Ken Loach has produced much of his best work during periods of national affluence – the Sixties (Poor Cow, Up The Junction, Cathy Come Home) and the Nineties (Raining Stones, Land And Freedom). What, then, will Loach – a long-serving champion of social justice – make of Austerity Britain?
A lot, as it happens; I, Daniel Blake finds plenty to be angry about as his titular hero struggling to make his way through the welfare state. Blake (Dave Johns) is a Newcastle joiner in late middle age who is recovering from a heart attack; advised by his doctor that he is not yet fit for work, he is obliged to sign on.
Alas, computer says no – and Blake finds himself in a Kafkaesque world of box ticking bureaucracy where he is forced to apply for jobs he can’t take in order to qualify for support. In scenes that are blackly funny, Blake finds himself on the phone with a “health care professional” who will refer his case to a “decision maker”: faceless Orwellian bureaucrats whose jobs are defined by the ticking of appropriate boxes. It makes for grim, all too believable viewing. And considering that during their recent campaign in a by-election in Copeland, Cumbria, the Converatives made no secret of their plans to cut services at West Cumberland Hospital – and then won the seat – one can only assume more people will soon be experiencing the kind of treatment meted out to Blake.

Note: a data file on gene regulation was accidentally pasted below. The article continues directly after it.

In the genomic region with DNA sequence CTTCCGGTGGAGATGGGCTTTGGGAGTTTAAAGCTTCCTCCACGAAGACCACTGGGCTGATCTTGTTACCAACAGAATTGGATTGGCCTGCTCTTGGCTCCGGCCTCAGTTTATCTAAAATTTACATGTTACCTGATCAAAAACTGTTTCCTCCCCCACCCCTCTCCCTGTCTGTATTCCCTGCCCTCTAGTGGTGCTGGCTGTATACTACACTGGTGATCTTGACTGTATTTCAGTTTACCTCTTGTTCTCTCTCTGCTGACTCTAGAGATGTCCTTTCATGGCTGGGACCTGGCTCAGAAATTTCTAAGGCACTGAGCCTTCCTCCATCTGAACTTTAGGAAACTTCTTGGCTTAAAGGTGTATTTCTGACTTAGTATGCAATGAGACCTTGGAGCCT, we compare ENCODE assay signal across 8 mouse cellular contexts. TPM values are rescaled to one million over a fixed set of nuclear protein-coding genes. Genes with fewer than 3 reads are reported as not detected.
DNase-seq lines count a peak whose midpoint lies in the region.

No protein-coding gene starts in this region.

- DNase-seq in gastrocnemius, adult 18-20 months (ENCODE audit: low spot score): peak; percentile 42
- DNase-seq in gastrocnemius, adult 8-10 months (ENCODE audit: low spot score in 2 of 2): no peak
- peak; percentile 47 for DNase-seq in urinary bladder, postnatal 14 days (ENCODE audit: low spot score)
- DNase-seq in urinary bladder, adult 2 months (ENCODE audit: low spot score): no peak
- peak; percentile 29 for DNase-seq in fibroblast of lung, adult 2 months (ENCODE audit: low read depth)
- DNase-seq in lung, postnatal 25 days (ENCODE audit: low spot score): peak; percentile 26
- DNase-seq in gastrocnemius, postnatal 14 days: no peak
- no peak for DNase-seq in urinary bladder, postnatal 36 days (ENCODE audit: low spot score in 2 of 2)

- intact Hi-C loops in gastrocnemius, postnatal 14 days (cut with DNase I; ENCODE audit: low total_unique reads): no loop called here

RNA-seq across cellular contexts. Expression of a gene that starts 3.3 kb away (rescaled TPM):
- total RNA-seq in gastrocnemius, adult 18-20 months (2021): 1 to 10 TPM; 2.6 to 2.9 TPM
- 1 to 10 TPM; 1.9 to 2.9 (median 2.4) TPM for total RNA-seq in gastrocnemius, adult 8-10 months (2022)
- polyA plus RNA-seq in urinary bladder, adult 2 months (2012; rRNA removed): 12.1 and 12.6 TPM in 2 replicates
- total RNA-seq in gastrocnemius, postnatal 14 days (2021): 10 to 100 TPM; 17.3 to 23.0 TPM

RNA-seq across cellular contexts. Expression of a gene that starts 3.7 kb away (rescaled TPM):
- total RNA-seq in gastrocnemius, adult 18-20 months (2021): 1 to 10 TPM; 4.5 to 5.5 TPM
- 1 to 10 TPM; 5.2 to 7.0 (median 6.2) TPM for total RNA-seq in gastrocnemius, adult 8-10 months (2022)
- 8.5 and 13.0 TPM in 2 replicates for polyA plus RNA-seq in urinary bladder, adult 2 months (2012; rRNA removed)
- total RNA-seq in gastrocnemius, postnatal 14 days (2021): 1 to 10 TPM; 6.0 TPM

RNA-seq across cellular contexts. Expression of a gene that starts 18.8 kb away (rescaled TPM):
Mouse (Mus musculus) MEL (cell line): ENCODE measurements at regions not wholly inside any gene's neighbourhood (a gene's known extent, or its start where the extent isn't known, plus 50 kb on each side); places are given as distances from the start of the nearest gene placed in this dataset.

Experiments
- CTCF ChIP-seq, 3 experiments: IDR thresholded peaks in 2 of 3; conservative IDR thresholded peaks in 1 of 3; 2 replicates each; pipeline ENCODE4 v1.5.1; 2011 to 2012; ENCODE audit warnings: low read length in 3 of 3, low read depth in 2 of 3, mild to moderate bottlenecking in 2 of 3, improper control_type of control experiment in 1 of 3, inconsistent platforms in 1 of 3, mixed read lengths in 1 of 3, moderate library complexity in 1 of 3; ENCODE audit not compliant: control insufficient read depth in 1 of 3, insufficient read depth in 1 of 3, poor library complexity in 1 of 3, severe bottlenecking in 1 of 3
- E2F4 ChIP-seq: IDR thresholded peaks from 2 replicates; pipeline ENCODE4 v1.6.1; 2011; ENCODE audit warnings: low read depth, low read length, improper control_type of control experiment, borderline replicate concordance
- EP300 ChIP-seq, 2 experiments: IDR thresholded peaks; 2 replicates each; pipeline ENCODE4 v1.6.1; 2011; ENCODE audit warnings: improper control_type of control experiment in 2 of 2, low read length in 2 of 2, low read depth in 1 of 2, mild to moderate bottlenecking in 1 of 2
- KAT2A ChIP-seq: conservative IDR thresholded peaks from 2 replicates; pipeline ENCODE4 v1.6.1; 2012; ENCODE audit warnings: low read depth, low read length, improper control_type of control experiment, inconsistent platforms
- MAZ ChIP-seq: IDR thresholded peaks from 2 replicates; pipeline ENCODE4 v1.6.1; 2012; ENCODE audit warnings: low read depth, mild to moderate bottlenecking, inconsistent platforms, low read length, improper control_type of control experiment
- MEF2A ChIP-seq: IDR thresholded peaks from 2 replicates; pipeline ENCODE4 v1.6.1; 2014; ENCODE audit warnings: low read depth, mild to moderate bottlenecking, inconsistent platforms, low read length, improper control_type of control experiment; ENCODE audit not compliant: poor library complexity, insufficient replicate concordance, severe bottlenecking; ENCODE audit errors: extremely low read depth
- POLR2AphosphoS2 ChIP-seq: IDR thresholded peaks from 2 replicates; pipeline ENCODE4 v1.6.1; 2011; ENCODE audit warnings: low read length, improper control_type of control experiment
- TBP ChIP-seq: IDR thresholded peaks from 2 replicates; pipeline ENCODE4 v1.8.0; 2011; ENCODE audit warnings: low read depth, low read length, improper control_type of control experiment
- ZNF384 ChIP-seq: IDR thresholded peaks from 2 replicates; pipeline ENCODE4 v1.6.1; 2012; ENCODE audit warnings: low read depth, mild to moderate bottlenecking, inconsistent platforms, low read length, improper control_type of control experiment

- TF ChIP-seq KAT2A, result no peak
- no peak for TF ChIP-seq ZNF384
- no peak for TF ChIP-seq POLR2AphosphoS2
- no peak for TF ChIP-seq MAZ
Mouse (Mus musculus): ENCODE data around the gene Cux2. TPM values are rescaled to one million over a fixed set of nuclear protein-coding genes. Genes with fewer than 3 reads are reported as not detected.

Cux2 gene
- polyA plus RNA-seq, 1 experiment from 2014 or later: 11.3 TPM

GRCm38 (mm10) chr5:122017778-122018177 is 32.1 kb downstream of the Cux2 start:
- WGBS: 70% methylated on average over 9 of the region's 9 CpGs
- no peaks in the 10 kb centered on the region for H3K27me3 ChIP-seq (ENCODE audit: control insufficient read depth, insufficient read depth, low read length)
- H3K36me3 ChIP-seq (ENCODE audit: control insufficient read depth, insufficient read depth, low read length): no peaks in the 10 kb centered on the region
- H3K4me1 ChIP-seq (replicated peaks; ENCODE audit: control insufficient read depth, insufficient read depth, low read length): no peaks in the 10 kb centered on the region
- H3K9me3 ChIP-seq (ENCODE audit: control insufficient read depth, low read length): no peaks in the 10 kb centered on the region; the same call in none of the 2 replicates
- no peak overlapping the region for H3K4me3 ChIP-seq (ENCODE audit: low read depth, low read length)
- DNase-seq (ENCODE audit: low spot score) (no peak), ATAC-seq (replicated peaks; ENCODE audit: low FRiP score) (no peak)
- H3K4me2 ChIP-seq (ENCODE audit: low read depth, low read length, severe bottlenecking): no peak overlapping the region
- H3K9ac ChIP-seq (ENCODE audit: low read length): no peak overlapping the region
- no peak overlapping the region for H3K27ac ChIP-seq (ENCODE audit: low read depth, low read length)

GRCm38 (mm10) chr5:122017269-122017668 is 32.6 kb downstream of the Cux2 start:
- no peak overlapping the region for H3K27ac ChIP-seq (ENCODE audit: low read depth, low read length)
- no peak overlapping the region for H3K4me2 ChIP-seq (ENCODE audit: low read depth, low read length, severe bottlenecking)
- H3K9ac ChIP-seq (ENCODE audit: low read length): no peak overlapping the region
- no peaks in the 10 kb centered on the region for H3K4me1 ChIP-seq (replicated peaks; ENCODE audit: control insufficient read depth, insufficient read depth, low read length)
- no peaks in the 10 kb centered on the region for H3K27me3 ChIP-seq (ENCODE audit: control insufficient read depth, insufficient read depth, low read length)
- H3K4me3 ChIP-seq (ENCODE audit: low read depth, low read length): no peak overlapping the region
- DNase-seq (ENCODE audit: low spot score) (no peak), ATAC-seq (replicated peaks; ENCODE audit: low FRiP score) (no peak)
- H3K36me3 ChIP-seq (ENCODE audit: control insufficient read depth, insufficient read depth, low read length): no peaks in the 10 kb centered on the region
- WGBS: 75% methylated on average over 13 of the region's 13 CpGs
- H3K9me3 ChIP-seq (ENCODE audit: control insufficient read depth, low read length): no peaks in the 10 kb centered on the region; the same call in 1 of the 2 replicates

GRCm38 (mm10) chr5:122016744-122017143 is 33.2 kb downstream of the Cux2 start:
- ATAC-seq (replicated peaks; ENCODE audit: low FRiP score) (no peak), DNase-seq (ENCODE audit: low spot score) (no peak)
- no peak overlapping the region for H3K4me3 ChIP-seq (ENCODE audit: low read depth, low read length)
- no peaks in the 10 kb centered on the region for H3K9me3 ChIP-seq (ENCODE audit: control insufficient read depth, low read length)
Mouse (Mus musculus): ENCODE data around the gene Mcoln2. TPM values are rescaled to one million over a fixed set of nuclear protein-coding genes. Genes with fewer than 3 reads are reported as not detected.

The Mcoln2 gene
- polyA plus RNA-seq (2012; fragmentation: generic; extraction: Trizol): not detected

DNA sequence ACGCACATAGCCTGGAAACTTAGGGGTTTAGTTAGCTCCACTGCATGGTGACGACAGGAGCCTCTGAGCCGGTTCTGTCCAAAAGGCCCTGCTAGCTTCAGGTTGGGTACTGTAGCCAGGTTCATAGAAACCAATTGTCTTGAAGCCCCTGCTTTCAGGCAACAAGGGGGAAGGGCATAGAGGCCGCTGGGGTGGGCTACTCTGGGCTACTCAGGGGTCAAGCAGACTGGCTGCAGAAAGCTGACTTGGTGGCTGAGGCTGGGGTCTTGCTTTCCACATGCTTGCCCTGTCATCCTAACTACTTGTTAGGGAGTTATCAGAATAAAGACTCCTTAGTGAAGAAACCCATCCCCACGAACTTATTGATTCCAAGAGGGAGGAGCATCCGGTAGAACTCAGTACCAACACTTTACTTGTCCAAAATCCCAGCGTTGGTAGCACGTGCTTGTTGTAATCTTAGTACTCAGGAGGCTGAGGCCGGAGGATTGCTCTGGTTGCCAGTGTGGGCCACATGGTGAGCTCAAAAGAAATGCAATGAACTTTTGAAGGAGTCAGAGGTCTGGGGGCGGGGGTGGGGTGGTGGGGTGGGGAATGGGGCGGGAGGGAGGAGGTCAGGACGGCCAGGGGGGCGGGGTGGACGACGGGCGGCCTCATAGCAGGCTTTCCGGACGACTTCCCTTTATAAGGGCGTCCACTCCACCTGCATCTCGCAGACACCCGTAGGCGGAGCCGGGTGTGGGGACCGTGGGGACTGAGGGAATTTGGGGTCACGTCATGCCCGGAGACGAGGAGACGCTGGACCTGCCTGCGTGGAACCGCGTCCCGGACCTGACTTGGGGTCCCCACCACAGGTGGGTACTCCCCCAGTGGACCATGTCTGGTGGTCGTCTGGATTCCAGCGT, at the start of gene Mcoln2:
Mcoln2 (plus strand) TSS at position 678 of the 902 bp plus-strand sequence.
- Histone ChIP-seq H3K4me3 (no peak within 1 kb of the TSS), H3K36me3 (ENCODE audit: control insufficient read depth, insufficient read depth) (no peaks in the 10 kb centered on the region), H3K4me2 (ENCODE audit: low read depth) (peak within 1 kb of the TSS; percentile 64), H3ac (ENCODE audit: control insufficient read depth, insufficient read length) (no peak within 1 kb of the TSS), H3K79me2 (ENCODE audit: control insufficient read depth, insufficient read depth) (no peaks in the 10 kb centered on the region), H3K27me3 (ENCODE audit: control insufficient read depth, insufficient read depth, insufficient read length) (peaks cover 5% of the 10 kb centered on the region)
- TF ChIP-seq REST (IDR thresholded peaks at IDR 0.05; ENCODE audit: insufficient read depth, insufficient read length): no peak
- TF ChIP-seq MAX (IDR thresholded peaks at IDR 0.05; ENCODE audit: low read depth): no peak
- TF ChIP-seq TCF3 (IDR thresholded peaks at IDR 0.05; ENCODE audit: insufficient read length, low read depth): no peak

During one soul-destroying trip to a Job Centre, he meets Katie (Hayley Squires), a single mother who is struggling to make ends meet. His grandfatherly relationship with her children provides the warm, emotional core of the story; but also sets in motion another series of typically grim events, culminating in a heart-wrenching sequence in a food bank. More than ever, it seems, we need filmmakers like Loach.